Exporting Jim Crow: Blackface Minstrelsy in South Africa and Beyond
(University of Massachusetts Press, 2020) by Dr. Chinua Thelwell is a rich, well-researched, and sobering investigation of blackface minstrelsy as the “visual bedrock of a transcolonial cultural imaginary.” In tracing minstrel globalization across the Anglo-colonial and British imperial worlds beginning in the 1800s, Thelwell explores the ways that blackface minstrelsy helped to construct and maintain notions of exclusionary citizenship in racial states throughout the Atlantic, Indian, Pacific Ocean worlds.
Thelwell shows that the South African Cape Colony became the minstrel nexus of these globalizing performance circuits. Putting this history in conversation with ongoing white settler colonialism and attendant plunder, annexation, and resource extraction, Thelwell argues that minstrel performances discursively strengthened the economic, social, and political cornerstones of the South African racial state, a state that ultimately developed into an apartheid state in the twentieth century. Through archival research and close readings of cultural artifacts, Thelwell shows that minstrel performances reflected gendered and racialized white fantasies of idealized Black laborers in events that normalized practices of racially exclusionary citizenship and reinforced labor exploitation. Exporting Jim Crow also significantly investigates subversive forms of Black resistance to these anti-black racial projects. For example, Thelwell interrogates how African American minstrels and Cape Coloureds attempted to change the terms of minstrel performance by creating shows that celebrated their own cultures and broadcasted images of equal citizenship. An important and critical study, Exporting Jim Crow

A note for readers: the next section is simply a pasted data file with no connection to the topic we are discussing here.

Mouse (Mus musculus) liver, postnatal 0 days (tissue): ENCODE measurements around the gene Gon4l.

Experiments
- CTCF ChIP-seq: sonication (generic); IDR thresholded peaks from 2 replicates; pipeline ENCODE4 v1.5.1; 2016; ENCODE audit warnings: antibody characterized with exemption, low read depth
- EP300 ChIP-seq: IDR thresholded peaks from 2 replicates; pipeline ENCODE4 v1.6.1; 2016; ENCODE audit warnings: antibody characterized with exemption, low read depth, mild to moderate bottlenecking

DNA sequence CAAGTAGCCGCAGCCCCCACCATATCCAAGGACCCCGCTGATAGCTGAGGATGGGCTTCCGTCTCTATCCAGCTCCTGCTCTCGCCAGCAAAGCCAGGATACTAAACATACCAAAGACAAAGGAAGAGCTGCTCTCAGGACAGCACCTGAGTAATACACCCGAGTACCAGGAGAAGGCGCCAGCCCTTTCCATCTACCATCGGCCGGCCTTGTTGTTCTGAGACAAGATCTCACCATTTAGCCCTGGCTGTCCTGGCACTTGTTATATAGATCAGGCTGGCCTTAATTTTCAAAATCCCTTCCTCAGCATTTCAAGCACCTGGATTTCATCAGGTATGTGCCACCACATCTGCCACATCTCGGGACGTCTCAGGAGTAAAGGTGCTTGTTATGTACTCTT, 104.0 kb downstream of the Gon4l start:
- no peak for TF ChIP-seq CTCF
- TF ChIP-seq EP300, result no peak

enriches scholarship on blackface minstrelsy, South Africa, empire and colonialism, racial capitalism, and performance studies.